This approach matches the performance of the stateoftheart ETAS model in rate prediction when trained on identical data sets and that the FERN model exhibits increased accuracy when supplied with earthquakes of magnitude smaller than the completeness magnitude threshold of the catalog. We also show how the trained encoders can be used to solve a different prediction problem, a shortterm forecast of the number of events in a 24h period. In this task, the FERN model outperform the ETAS model while requiring 45 orders of magnitude less compute time. We do not provide any uncertainty estimates based either on either data error propagation or varying model architecture.
We use three encoders (Fig. 1) to capture different aspects of the seismicity patterns. The recent earthquakes encoder is a direct generalization of the ETAS response function f, replacing the humanengineered functional form of f by a more general neural network. It is intended to capture shortterm seismic activity. The long term seismicity encoder learns longterm spatiotemporal seismic patterns by counting earthquake events in varying temporal spans, ranging from minutes to years. Lastly, the location encoder, analogous to the background rate of seismicity in the ETAS model, learns locationspecific information. Details of the encoder architectures are given in the methods section below, and the source code is available at^{36}.
Results
Here we apply the FERN model to the observed seismicity of the greater Japanese Islands region recorded over the last 30 years. The study region is discretized into a grid of square cells of dimension \(0.25^{\circ } \times 0.25^{\circ }\). The input to the model is a catalog of earthquakes, including the hypocenter, magnitude, and time of each event, as well as the geographic location of the gridded cell centers. This information is passed through three neural encoders to generate a latent representation of seismic history. The encoded history is then passed through a neural decoder to perform the prediction task.
We apply the FERN model to study the seismic activity in three subregions near the Japan subduction zone (Fig. 2). Using hypocenter data from the JMA earthquake catalog^{39} the network is trained separately in each region using strict trainvalidationtest temporal splits of the data with a training period spanning the years 19791995 and a validation period of 1996–2003. A hyperparameter search is performed to determine the optimal network parameters. Finally, the best performing model is trained over both the training and validation period, and is evaluated over the catalog of the years 2004–2011 (test period). The evaluation is performed over a finer grid, \(0.05^{\circ } \times 0.05^{\circ }\), to obtain a better estimation of model performance. Numerical tests have demonstrated that further resolution refinement does not improve our estimation of the loglikelihood. All metrics reported below pertain to the performance of the FERN model during a test period that ends prior to the great Tohokuoki earthquake of March 2011. Simultaneously, we also train an ETAS model^{26,40,41,42} over the same temporal and spatial windows. Average seismicity rates in the three period are given for each region in Table I of the supplementary material.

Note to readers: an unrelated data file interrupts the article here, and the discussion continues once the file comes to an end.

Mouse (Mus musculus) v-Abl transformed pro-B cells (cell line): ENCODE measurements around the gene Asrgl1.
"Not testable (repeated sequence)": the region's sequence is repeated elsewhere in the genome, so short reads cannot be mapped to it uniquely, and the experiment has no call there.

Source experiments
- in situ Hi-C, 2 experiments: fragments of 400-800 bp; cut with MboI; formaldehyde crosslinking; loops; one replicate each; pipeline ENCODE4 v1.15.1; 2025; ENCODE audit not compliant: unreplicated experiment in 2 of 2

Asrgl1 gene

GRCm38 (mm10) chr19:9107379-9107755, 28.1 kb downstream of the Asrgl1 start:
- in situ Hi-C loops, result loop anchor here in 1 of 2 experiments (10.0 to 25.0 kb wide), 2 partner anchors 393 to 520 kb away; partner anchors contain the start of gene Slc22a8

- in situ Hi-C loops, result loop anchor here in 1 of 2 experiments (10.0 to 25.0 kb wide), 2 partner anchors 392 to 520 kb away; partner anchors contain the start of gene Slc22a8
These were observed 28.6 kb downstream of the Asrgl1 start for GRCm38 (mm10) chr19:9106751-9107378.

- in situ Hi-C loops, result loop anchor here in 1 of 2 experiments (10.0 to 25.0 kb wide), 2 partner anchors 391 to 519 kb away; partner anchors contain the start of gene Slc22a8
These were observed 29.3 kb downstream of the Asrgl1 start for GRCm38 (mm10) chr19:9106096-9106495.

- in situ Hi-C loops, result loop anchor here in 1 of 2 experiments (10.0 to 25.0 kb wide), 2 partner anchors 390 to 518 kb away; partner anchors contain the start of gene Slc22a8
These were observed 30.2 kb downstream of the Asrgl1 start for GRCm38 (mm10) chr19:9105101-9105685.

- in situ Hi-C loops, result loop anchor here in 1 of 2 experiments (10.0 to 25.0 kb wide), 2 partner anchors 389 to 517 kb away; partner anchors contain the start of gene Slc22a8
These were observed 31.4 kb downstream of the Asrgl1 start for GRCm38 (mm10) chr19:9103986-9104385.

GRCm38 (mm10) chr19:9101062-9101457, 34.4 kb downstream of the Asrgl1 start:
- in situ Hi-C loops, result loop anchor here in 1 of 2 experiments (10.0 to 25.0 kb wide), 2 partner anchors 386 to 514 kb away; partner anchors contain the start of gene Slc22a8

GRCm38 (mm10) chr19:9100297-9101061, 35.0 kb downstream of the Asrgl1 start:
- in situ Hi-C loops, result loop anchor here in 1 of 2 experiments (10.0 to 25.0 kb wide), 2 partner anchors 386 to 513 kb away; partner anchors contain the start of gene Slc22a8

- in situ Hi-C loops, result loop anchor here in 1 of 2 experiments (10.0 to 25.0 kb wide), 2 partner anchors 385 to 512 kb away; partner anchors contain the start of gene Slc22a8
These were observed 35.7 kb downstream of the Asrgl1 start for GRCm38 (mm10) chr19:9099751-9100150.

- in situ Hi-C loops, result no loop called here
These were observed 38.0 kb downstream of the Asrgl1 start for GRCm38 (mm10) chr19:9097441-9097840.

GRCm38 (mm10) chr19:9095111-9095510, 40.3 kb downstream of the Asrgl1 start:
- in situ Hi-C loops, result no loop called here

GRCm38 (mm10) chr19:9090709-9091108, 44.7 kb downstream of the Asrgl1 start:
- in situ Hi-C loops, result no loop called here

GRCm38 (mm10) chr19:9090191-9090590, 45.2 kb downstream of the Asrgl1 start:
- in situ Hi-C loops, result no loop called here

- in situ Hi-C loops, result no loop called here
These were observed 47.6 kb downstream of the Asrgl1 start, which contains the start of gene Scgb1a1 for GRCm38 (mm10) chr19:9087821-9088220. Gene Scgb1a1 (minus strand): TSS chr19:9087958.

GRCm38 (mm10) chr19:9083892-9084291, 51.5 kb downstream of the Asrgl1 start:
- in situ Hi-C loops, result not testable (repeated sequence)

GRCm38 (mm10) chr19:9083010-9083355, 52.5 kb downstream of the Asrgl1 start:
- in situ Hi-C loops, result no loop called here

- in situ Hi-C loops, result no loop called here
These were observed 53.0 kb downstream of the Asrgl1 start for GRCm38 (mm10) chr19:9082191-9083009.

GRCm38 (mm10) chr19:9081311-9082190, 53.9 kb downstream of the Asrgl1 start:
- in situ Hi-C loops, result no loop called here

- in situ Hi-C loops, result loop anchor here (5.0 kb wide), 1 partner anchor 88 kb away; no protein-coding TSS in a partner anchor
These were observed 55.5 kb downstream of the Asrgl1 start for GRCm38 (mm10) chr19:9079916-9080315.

Earthquake rate prediction
As a first step, we train the FERN model to predict the instantaneous rate of seismicity, \(\lambda (x,y,t \mid H_{t})\) which is also the output of the ETAS model. The network is trained to optimize the loglikelihood of the observed catalog, \({\mathscr {L}} = \sum _i \log \lambda _i\iiint \lambda (x,y,t)dx\,dy\,dt\)^{13,15} where \(\lambda _i = \lambda (x_i, y_i, t_i \mid H_{t_i})\) is the predicted rate at the spatiotemporal location of the ith earthquake and the sum is taken over all earthquakes in the study region above a certain magnitude cutoff \(M_c\) which we assume to be the estimated completeness magnitude of the catalog.
We find that in all three study regions FERN exhibits a comparable loglikelihood score to that of ETAS (Table 1). Because FERN enables the incorporation of additional information without modification of the model architecture, we can directly include potentially precursory seismic activity from earthquakes of magnitude lower than \(M_c\) using these smaller events only as features, but not as labels. That is, the lowmagnitude earthquakes are included as input to the model, but do not change the calculation of \({\mathscr {L}}\). This allows a proper statistical comparison of the model including smaller events (FERN+) with ETAS and with FERN, as all these models describe the same statistical space, namely seismicity above \(M_c\). The additions of smaller magnitude seismicity improves the information gain per earthquake by 412% in all tested regions as compared to both ETAS and FERN with large earthquakes only (Table 1). This amounts to \(\sim 0.1\) information bits per earthquake on average.
Shortterm forecasts